How to reach: eGenio Education Solutions, (877) 266-4141 or www.eGenio.com
When Lynn Jurich and Edward Fenster co-founded SunRun Inc., they started out making all the decisions about the company themselves. However, when SunRun doubled in size in a matter of years, they quickly realized it was time to pass off some of those decisions to others.
“You really want to find that balance between providing a real, single and unified vision for the company but also giving enough decision-making push down and control down at the lower levels of the organization where people are really making the day-to-day decisions,” says Jurich, president of SunRun.
The “highly aligned, loosely coupled” culture Jurich and Fenster implemented at SunRun has been popularized by high-profile companies such as Netflix Inc. It is characterized by using strong top-down alignment to allow more freedom in employee decision-making.
“What it means is that everybody is very clear on what the big strategic goals are,” Jurich says. “They don’t have to be micromanaged. They don’t have to go check in with eight other different people. They don’t have to hold a staff meeting to make a decision. They can just feel empowered that, ‘OK, I know what the right decision is for the company, so I’m just going for it.’”
A major component of the approach is communication. While SunRun employs around 100 people, its sales force consists of hundreds more nationwide. To create strong alignment, Jurich estimates she spends 75 percent of her time communicating with her team to help articulate the vision and remove obstacles to employee success.
“That’s in weekly one-on-ones with people,” she says. “That’s in quarterly meetings. That’s in having really clear goals, division by division, that are communicative, that are written, that people can find easily just on their desktop. Then what that enables is for you to have a really loosely coupled decision-making process. Because everybody knows what the high-level corporate goals are, it’s easy for people to make decisions in their daily lives that are consistent with that.”
By maintaining strong alignment and communication on goals, Jurich is also able to make important decisions without always relying on consensus of the group.
“Sometimes there have to be decisions that get made, and when you’ve earned people’s respect, I think people prefer — at the least the feedback I’ve gotten is — people prefer operating in that type of an environment,” Jurich says. “Things can move fairly quickly because there’s somebody who is not afraid to make a decision to get us going, but everyone knows that their view and their viewpoint is going to be really heard, thought out and that we’re not making a decision with any sort of arbitrariness.”
It’s about never becoming a micromanagement, bureaucratic type of organization but cultivating trust by giving people more freedom, which keeps SunRun nimble and fast moving. Under Jurich’s leadership, the company is growing 500 percent per year and has expanded its offerings to eight states.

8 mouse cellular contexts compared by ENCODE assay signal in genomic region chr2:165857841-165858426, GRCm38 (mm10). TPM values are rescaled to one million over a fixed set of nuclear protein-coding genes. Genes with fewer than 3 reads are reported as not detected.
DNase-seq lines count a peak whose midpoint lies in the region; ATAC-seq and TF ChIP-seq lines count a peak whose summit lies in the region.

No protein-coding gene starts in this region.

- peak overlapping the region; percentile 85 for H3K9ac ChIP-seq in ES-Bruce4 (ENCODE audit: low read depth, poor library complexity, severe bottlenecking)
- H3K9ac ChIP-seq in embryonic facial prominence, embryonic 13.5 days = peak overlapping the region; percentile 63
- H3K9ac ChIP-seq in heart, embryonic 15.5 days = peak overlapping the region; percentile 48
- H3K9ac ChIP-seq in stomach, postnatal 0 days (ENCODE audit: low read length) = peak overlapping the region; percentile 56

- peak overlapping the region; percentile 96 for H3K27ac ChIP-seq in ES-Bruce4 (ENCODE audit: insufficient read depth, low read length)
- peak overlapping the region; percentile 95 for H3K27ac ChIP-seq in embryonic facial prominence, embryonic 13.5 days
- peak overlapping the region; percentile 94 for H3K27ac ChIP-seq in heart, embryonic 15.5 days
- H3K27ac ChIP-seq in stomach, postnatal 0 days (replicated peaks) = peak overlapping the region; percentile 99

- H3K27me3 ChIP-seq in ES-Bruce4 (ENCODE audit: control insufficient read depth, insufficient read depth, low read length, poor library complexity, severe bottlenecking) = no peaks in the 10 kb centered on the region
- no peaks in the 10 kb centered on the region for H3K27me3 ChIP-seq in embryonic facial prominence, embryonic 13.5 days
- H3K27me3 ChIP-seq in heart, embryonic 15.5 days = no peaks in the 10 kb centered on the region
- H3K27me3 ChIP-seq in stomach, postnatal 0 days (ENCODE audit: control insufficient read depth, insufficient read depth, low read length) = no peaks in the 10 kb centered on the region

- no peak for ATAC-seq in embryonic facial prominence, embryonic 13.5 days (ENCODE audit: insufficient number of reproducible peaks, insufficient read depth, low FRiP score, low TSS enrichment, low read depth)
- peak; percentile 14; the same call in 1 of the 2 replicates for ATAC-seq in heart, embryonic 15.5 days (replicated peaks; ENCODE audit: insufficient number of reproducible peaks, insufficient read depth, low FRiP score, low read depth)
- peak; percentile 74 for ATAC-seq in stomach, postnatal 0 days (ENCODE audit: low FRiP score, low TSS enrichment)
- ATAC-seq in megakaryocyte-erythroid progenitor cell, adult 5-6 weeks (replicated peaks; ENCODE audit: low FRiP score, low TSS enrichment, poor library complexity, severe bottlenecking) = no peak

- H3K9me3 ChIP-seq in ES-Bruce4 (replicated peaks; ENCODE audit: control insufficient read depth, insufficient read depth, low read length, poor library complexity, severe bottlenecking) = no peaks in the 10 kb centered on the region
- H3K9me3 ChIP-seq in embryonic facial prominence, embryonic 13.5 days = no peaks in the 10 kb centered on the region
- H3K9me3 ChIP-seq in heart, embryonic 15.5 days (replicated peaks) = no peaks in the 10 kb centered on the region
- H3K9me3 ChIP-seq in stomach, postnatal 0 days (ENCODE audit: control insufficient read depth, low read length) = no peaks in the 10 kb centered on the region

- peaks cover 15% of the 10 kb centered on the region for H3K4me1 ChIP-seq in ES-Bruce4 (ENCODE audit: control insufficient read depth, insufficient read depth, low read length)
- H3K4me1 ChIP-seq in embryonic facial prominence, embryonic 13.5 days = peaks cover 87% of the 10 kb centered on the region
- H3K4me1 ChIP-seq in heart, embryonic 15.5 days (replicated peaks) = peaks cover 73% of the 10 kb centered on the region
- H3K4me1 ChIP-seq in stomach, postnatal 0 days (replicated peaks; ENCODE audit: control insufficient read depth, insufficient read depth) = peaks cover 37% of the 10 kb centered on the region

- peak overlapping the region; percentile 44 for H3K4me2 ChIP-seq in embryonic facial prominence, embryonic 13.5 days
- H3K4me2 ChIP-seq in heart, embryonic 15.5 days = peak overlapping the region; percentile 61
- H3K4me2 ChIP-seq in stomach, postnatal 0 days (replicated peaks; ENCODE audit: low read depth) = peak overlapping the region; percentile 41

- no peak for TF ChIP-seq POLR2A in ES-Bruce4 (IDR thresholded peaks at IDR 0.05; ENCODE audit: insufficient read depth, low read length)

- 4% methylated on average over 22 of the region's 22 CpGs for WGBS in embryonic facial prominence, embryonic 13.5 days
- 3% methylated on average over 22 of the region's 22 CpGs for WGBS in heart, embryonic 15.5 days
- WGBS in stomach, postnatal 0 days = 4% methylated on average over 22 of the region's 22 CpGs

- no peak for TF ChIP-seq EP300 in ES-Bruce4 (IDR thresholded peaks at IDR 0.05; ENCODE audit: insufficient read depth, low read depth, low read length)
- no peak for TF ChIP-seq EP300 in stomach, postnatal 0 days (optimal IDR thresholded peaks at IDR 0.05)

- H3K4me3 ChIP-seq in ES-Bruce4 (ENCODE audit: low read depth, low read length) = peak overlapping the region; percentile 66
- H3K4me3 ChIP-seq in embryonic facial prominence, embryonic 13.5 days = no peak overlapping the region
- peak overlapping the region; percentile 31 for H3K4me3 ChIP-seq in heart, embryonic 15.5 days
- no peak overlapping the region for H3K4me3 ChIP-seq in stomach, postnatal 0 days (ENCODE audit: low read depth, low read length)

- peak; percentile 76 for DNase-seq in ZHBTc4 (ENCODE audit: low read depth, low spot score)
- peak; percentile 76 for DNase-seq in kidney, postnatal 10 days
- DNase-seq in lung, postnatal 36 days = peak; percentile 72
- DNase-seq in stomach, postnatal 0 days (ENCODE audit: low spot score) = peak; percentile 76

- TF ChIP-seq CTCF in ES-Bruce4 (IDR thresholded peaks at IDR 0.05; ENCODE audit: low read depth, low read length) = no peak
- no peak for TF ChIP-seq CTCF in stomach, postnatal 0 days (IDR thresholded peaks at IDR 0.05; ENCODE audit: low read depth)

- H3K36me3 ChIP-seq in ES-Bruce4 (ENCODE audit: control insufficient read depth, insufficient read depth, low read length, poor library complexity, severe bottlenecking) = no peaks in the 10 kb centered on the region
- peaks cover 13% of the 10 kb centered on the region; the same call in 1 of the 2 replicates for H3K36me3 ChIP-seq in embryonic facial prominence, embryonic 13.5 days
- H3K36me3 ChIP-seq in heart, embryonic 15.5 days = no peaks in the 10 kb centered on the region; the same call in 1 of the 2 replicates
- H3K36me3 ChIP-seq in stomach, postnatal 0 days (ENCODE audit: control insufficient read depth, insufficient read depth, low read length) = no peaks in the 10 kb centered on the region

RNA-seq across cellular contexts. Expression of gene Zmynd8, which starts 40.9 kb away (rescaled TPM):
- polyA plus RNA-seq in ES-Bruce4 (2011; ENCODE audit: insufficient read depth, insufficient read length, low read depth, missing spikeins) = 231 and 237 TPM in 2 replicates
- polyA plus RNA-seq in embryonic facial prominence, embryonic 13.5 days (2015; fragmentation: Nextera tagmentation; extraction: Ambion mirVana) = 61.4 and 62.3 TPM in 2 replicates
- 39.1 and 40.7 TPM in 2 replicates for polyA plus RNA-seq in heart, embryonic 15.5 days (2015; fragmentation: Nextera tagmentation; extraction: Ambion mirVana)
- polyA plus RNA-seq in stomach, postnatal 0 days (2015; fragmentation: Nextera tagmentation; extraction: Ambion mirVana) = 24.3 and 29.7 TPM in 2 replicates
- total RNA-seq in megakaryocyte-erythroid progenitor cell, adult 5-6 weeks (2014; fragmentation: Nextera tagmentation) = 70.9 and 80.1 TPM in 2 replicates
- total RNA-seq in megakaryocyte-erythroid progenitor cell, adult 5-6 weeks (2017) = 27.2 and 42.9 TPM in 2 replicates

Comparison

“In a lot of organizations where you have to set things up, where there are a lot of cross-departmental buy-in meetings, keeping people in agreement becomes really important,” she says. “And it kind of turns a little bit dangerous and inefficient. Whereas if people really trust each other and they’re clear on what the goals are, it gives individuals and smaller groups of people within the organization the ability to just be creative, move quickly and actually get things done. That’s how you stay innovative. When everything is you have to get internal buy-in and there are all these consensus-driven kinds of meetings, you lose the individual kind of spirit to really run with an idea.”
HOW TO REACH: SunRun Inc., (415) 982-9000 or www.sunrunhome.com
Consult and decide
As a leader, it’s important to have a leadership style that reflects the culture you want in your company.
“You have to adapt yourself over time to the needs of the organization,” says Lynn Jurich, president of SunRun Inc.
Jurich has adopted a “consult and decide” style, which allows her to make decisions inclusively yet independently and within the framework of SunRun’s highly aligned, loosely coupled culture.
“I would say it’s different for every decision,” she says. “I really like to go to the people who are on the ground, the people who are really seeing the day-to-day information from the customer, from the partner. … If you have the alignment that we are going for, they typically can give you the right decision.”
Furthermore, when people feel they’ve been heard and there’s been a rational decision-making process carried out, they are also more inclined to support a decision even when they don’t agree with it.
“It’s that ability to have the real strategic foundation and not be afraid to share that and make tough decisions,” she says. “People want to see that out of the leader. They want to see somebody who is going to make the tough calls and who really has an authentic basis to make those decisions.”